Machu Picchu at last!

The hotel had been very noisy last night so it was quite some time before I fell asleep. Also, as is so often the case when you have to get up early, I kept waking up, so still felt very tired when the alarm went off at 3.45am. I dressed and packed up and met Lisa and Russell downstairs, where Erik was also waiting. We walked along the road, said goodbye to Erik and continued on to the bridge and checkpoint at the foot of the Inca stairs that lead up to Machu Picchu. The bridge, we soon found out, didn’t open until 5am so we had to wait for 20 minutes. By the time it did, though, there was quite a queue of walkers building up behind us. Getting through took a little while as tickets and passports were checked by the light of a powerful torch, and then we were off!

The steps go straight up. There is little variation in the degree of steepness, just in the size of the steps. The path criss crosses the zig zags in the road several times and eventually reaches the entrance. Lisa and Russell went ahead as I had to go at my own speed but, as it turned out, they weren’t that far ahead. Lots of people overtook me but I was just concentrating on reaching the top. I arrived at 6am just before the entrance gates opened. There was a mass of people already there and the first buses had started arriving. I felt quite emotional at the top with the thought that I had actually done it. The last four days have felt like a major achievement.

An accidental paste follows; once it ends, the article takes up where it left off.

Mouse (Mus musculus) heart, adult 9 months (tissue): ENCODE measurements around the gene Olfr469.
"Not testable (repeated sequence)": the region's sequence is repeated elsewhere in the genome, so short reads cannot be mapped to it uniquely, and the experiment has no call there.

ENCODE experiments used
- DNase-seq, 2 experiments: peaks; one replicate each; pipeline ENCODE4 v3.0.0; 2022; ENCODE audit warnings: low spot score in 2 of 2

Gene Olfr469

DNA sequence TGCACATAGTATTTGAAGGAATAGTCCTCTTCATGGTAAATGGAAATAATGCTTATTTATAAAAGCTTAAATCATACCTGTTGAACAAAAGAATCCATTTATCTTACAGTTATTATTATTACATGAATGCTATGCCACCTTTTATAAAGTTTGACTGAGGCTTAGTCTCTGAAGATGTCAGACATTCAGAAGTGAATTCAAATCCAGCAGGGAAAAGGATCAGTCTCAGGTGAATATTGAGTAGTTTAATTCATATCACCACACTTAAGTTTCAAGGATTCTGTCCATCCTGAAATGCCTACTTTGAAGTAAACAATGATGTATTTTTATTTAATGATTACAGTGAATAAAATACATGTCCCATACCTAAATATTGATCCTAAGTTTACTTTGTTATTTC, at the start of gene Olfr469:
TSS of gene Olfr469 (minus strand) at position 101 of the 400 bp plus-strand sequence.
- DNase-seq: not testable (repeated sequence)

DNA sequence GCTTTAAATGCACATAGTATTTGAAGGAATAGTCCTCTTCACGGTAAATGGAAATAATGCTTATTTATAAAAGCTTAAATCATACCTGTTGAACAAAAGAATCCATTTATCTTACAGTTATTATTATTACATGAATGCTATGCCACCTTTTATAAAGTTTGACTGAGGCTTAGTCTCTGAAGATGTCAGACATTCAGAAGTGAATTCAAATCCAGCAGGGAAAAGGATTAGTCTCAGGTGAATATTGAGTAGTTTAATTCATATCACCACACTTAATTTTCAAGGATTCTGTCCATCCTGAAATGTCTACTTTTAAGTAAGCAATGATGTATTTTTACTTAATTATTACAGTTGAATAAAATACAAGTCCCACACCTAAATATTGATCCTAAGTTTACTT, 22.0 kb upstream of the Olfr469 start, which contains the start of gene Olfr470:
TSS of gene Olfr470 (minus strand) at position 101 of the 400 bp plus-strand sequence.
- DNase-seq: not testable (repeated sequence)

Early morning at Machu Picchu
Early morning at Machu Picchu

We went through the barriers and waited until 6.15am to see if the others arrived. When there was no sign of them, we climbed up yet more steps to the Guard House where Erik had told us to meet them if they weren’t there on time. Once there, I marvelled at the sight before me which, at that time, was relatively free of people. It was unbelievable, with the city being almost dwarfed by the mountains towering above on all sides. Lisa got out her yoga mat and started her yoga practice and Russell set up his camera for a time lapse photo of the sun rising over the mountain tops. They seemed oblivious of the mounting crowds surrounding them!

The mountains in the early morning
The mountains in the early morning

Our group arrived and Erik led us over to a spot where I, for one, had a magnificent view over the city where, as he gave us some excellent information, clouds drifted across the ruins and Wayna Picchu, creating a very mystical effect. I always thought that I would never visit Machu Picchu because too many people would have spoilt it. Words cannot describe how superb it was though and this was the best time of the entire day.

Admiring the view!
Admiring the view!

Erik gave us a 4 hour tour of the ruins. During this time, more and more people arrived until we were almost fighting our way along the paths. The tour guides, though, appeared very professional and waited for each other to finish before moving into a particular spot to give their explanations. It is a huge site with much to see and Erik is extremely knowledgeable about the history and customs of the Incas.